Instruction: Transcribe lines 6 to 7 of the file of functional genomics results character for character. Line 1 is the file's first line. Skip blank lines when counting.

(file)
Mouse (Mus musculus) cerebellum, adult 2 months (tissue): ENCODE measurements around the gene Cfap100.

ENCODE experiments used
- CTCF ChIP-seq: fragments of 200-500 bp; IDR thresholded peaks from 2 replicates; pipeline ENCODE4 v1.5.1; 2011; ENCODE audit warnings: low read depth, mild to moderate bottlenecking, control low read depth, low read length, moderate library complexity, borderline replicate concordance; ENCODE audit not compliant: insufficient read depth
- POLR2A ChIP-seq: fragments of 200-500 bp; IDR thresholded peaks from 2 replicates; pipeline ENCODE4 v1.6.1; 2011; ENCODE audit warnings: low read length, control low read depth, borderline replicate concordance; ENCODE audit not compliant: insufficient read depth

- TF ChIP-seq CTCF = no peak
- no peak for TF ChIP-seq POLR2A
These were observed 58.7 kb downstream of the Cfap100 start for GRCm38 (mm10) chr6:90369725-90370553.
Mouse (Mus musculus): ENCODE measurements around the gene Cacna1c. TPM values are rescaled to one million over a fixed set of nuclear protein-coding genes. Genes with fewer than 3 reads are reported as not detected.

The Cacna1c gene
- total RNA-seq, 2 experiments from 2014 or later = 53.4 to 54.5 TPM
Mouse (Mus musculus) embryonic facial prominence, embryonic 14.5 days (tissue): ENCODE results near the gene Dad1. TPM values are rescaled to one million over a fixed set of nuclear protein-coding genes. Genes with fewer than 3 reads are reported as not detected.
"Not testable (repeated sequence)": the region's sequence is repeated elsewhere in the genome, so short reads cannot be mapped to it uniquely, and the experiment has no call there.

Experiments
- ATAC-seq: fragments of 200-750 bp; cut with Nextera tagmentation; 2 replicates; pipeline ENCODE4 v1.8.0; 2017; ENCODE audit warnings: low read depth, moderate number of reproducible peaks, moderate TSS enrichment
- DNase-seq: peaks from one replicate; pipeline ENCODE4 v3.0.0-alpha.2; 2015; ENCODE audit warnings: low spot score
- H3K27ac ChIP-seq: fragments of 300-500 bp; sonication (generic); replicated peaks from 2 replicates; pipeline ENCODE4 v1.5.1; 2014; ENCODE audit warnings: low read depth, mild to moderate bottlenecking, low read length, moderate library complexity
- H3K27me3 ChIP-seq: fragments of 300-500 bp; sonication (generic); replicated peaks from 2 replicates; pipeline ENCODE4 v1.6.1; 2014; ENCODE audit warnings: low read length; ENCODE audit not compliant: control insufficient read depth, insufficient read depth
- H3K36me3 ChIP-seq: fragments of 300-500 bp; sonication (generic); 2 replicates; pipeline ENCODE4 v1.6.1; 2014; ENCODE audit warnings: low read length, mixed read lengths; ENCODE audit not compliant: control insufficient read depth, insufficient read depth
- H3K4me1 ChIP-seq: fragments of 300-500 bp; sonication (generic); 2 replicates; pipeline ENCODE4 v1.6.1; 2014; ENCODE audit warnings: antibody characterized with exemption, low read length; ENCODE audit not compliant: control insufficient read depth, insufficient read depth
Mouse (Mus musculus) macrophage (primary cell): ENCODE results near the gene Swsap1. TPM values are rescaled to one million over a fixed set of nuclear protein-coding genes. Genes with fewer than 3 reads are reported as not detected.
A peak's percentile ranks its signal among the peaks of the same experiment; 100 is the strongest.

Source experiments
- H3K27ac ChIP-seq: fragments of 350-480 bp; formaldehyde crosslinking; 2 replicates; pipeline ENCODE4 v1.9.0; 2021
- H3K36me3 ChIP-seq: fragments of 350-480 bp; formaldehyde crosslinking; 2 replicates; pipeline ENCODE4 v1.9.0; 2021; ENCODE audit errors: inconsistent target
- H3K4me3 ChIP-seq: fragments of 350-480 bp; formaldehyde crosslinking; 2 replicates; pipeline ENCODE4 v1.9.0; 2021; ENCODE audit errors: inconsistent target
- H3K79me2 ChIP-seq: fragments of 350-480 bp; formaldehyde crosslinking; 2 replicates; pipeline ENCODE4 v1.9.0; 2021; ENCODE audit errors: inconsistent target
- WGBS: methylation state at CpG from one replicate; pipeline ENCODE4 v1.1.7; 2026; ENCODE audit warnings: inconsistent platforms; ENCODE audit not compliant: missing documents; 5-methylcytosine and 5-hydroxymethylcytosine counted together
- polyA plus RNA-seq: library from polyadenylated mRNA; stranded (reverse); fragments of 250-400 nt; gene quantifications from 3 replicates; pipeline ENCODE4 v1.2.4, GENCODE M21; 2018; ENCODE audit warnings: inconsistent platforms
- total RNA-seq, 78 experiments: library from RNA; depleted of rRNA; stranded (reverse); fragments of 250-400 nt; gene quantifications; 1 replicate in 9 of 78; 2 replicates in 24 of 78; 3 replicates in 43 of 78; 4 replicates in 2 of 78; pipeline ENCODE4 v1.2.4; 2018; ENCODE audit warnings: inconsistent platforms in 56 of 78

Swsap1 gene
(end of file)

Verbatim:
- no peak for TF ChIP-seq POLR2A
These were observed 58.7 kb downstream of the Cfap100 start for GRCm38 (mm10) chr6:90369725-90370553.